Edmund Harris recently posted some beautiful pictures created with modular arithmetic. I was surprised and intrigued to see this one, because it so closely resembled an image I made some years ago without thinking about modular arithmetic at all. I dug through my disorganized backups, and finally found it from circa 2004.

These images don't resize well. The scaling can both remove structure and produce artifacts that are not in the original, so here is an example detail portion of the full image.

You can click here for the full version (4.5 MB).

These images are fractal looking, with repeating patterns at smaller scales. You can see the integers and fractions living in there. Perhaps cooler, the smaller repetitions seem to exist on a "higher level" than the basic repeating unit. They float along the patterns below, having a sort of ethereal existence.

If Edmund used modular arithmetic, how was my image made? Consider the function sin(x

^{2}). Here is a plot of it in the range of 0 to 15. You can see the frequency of the oscillations is increasing quickly with larger x.Now consider sampling this function at discrete values of x in the larger range of 0 to 1000. When you get to higher values of x, this continuous function is oscillating back and forth a huge number of times between each successive value of x. Is there a pattern to be seen in the discretely sampled output values?

Finding a pattern on a 1D line is not so easy, but you can plot discrete values of sin(d

^{2}) on a 2D grid, where d is the distance of an image pixel to the origin. When the function value for each discrete pixel is calculated and plotted as a color, voila! The image appears, and the patterns undeniably jump out.At the time, I attributed the effect to a Moire-like phenomenon, with an interference between the discrete grid of pixels and the continuous function. It was neat to read Edmund's explanation that modular arithmetic is behind the scenes. Maybe modular arithmetic is part of the magic behind Moire patterns?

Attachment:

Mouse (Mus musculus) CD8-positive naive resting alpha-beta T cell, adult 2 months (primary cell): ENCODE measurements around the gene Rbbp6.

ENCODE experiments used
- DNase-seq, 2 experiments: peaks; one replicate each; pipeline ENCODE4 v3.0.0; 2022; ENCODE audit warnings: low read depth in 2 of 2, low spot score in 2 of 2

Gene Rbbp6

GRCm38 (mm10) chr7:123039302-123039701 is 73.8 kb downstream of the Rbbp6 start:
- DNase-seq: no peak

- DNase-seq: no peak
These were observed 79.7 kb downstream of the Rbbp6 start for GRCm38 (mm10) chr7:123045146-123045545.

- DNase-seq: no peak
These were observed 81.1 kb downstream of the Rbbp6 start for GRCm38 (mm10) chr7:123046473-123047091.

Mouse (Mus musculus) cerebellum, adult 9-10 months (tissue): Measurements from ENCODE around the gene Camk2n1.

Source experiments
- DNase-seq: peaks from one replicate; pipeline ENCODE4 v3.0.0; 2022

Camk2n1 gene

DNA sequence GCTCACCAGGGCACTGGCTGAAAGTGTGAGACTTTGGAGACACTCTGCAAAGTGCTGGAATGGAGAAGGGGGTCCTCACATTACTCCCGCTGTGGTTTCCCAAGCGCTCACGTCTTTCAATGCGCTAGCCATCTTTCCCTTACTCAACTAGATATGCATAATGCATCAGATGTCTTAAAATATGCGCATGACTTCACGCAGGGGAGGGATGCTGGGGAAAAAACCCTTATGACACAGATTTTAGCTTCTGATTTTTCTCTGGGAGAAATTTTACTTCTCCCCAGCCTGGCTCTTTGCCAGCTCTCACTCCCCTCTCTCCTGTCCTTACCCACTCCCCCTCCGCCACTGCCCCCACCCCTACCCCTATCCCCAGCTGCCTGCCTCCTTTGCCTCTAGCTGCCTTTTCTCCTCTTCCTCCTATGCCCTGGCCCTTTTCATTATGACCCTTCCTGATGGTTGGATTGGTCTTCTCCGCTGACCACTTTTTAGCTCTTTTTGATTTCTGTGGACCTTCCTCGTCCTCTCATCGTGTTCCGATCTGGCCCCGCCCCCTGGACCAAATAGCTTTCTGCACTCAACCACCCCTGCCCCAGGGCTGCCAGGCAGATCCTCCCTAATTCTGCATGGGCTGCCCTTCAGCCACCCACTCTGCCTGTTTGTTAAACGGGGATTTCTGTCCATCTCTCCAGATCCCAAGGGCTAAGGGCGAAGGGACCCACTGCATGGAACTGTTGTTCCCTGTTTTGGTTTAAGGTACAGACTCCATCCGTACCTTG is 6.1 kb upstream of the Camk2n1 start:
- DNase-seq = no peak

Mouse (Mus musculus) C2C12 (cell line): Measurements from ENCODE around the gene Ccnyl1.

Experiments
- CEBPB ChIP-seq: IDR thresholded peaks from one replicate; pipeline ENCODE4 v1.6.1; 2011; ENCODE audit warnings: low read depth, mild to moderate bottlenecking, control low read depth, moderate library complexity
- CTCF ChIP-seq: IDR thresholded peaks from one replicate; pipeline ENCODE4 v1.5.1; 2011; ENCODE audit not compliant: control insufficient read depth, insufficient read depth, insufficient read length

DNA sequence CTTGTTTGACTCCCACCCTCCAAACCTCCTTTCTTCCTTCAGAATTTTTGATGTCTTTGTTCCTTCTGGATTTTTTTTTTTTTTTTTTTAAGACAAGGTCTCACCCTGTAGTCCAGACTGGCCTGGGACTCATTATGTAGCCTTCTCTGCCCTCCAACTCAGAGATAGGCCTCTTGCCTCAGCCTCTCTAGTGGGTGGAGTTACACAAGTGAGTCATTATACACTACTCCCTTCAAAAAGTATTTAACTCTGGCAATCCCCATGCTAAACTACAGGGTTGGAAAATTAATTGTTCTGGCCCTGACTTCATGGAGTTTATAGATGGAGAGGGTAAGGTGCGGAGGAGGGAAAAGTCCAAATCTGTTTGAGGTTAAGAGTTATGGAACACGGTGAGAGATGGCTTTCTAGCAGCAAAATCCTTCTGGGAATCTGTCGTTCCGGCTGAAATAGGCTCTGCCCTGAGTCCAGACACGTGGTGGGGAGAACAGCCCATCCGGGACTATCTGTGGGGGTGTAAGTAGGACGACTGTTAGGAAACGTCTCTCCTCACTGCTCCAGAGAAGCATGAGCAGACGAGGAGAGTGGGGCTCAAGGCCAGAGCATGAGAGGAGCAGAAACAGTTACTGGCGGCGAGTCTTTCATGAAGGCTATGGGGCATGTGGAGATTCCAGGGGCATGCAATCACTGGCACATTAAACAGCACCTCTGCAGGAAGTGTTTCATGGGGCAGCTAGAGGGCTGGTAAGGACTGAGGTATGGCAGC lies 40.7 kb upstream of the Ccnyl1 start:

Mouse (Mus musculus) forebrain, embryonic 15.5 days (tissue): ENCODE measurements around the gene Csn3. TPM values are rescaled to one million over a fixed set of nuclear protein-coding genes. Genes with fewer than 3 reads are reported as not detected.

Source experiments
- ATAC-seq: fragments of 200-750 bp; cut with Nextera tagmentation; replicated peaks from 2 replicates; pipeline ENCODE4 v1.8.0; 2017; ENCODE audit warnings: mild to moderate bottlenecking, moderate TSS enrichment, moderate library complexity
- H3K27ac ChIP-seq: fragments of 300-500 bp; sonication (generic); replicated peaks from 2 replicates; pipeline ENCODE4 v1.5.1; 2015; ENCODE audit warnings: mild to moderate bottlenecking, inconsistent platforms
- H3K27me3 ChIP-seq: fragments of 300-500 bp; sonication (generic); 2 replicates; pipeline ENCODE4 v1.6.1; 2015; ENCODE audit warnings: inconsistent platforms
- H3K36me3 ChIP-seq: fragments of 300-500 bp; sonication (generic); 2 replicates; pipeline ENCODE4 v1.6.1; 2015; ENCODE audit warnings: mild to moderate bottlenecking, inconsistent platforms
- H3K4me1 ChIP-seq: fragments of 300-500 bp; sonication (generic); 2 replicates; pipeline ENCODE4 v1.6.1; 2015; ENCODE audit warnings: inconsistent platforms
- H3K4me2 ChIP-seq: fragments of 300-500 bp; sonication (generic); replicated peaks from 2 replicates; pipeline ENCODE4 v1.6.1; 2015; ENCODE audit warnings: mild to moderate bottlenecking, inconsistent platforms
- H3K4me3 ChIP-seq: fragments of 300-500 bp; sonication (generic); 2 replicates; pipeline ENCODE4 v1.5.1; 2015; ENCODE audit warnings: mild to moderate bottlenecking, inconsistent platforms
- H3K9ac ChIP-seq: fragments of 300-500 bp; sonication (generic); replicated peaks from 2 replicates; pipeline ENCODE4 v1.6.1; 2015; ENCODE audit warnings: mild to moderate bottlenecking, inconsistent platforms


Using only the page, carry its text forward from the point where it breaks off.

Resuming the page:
I experimented with other functions as well, and here is a favorite. I love that it has both elliptical and hyperbolic patterns in it, and the transitioning between the two.

You can click here for the full version (2 MB).

Whoa, when scrolling the page, the last image gets some sort of 'awesome' ghosting/aliasing effect =O

ReplyDeleteIf you download the full version and move it around on your screen, the aliasing looks like electric field lines :)

ReplyDeleteMoving vertically leads to field lines in one direction, while moving horizontally leads to a different set of field lines (perpendicular to the first set).

Man, I love this. I did some work with this earlier this year, but I used Scratch, a drag and drop programming language that I use with my 5th graders.

ReplyDeleteAre these graphics simply done with mathematica? Any chance I could see the code or you could email me the notebook?

Hi Paul. Thanks, these were made with a C++ program I wrote, which used the Microsoft CImage class to set pixels. It wasn't a user-friendly app, and I was changing things at compile time to do my experimenting. Converting into Mathematica code seems like it would be straightforward, but I don't have access to that.

ReplyDeleteHowever, I'd be happy to dig it up and clean up the code to share if you thought it'd be useful to you. Let me know!